On July 24th, 1950, the United States launched the first object into space: the “Bumper-WAC.” Over the last 70 years, space agencies from around the world have continued to go to space. Monkies, insects, and dogs all made it to space before humans, finally reaching space ourselves in 1961. As this technology has developed, humans have realized the benefits of objects that are placed in orbit around planet earth. Specifically, agencies like NASA realized the strategic advantage of placing satellites into Low Earth Orbit. Today, let’s better understand: what is low earth orbit?
First, we’ll have to tackle a few definitions. Low earth orbit (LEO) is defined by two characteristics. First, an object in LEO has an orbital pattern that is earth-centric. This means that the object itself orbits earth (as opposed to the moon or another planet). Secondly, LEO is defined as having an altitude of less than 2000 km (1200 miles).
Like all objects that orbit the earth (whether in LEO or not), their velocity is important. Think of an orbiting object like a bucket of water. You can swing the bucket of water over your head, and the centripetal force acting on the bucket keeps the water in place (and not on your head). If you swing the bucket slowly enough, though, the water can fall out. Note: this is different from the fictitious force, centrifugal force.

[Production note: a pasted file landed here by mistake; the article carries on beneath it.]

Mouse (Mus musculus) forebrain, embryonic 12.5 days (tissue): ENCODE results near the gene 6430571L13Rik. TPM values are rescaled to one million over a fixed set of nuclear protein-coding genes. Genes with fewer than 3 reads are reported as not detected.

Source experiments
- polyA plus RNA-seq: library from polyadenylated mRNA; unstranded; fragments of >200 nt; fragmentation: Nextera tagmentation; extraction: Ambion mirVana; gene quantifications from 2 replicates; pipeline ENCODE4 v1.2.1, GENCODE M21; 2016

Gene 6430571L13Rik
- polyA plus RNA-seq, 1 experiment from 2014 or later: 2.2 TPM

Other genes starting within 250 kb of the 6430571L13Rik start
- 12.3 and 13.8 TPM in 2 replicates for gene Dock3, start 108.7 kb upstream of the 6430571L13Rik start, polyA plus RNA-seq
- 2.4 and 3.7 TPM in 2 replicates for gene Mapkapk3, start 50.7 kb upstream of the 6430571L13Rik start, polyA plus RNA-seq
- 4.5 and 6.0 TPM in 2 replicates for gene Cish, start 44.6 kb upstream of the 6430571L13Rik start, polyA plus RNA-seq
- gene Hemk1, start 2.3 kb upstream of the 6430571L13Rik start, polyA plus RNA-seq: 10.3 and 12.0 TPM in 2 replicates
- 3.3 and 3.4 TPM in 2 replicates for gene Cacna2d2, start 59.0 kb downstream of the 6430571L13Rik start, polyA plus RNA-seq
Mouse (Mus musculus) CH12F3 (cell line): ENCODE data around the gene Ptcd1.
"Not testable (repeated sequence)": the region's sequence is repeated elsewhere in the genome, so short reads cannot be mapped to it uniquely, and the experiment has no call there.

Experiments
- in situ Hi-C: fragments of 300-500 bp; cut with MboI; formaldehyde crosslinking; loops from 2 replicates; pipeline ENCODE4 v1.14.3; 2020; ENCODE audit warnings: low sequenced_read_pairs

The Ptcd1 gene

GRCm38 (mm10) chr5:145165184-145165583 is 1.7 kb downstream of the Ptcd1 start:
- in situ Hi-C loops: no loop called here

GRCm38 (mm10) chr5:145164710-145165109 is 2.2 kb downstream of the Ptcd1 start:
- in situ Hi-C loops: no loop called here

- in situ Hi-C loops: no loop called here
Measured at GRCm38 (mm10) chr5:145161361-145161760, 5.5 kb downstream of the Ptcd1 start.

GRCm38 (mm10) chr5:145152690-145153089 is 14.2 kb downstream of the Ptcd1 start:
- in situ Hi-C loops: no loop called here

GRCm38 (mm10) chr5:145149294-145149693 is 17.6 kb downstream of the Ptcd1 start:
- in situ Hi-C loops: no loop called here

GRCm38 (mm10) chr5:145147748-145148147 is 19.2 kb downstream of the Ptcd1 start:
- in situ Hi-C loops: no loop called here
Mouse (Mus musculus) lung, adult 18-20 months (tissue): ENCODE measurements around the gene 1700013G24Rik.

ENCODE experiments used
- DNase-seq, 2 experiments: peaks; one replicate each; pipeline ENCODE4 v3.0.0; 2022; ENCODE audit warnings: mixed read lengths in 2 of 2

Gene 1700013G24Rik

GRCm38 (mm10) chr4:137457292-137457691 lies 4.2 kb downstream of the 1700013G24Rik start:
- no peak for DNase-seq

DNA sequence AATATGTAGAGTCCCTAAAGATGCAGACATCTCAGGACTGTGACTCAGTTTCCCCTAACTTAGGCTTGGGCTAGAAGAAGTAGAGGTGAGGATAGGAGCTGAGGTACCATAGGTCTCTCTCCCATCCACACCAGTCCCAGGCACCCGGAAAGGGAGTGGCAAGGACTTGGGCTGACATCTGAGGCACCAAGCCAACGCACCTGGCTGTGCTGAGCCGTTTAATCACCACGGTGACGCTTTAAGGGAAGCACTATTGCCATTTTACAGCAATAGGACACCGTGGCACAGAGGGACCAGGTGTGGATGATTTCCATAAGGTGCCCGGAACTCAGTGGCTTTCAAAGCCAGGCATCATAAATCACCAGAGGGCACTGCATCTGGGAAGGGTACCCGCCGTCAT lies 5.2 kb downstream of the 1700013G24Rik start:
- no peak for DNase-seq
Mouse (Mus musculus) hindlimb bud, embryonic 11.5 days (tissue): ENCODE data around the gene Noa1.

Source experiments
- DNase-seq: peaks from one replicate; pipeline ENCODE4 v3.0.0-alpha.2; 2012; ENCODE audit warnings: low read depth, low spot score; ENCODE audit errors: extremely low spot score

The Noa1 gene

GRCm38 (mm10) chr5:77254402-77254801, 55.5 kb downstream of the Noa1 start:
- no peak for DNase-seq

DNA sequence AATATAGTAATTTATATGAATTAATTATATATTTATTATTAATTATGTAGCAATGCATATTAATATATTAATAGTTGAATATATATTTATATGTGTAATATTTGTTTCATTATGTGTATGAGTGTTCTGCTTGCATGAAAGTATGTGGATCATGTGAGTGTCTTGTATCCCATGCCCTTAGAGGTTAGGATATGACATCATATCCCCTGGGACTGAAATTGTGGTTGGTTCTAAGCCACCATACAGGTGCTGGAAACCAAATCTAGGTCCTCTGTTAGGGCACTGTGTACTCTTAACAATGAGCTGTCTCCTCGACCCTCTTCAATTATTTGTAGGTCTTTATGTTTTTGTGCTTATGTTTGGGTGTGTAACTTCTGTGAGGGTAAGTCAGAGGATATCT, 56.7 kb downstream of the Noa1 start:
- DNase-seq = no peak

This phenomenon is analogous to what occurs during LEO. Satellites and other objects are constantly falling towards Earth’s surface. But, because they are also moving tangentially (90 degrees) away from that falling path, the object stays in orbit.
[Image by quimono via Pixabay]
There are a ton of objects in LEO around planet earth! According to the National Aeronautics and Space Administration (NASA), around the time of the US launch of Apollo 11 to the moon, there were roughly 2,000 objects orbiting the earth in space. As of 2010, there were over 15,000 items in space. Some of these objects are operating satellites. Others are defunct rocket bodies. Some of the objects are just large pieces of space debris. Let’s take a look at some of the most notable objects in space that are currently in LEO.
[Image by PIRO4D via Pixabay]
[Image by geralt via Pixabay]
While there may be massive benefits to launching a satellite into LEO, it is not an easy task. The largest hurdle that rockets and satellites face is something called “escape velocity.” This is the absolute minimum velocity that an object must be going to escape the pull of Earth’s gravity. The value of escape velocity on Earth is roughly 11,186 meters/second (21,744 miles per hour). At that speed, you could get from New York to LA in just under 6 minutes! This is extremely important to consider because it costs roughly $10,000 per pound to ship cargo into space.
Check us out on EarthSnap, a free app brought to you by Eric Ralls and Earth.com.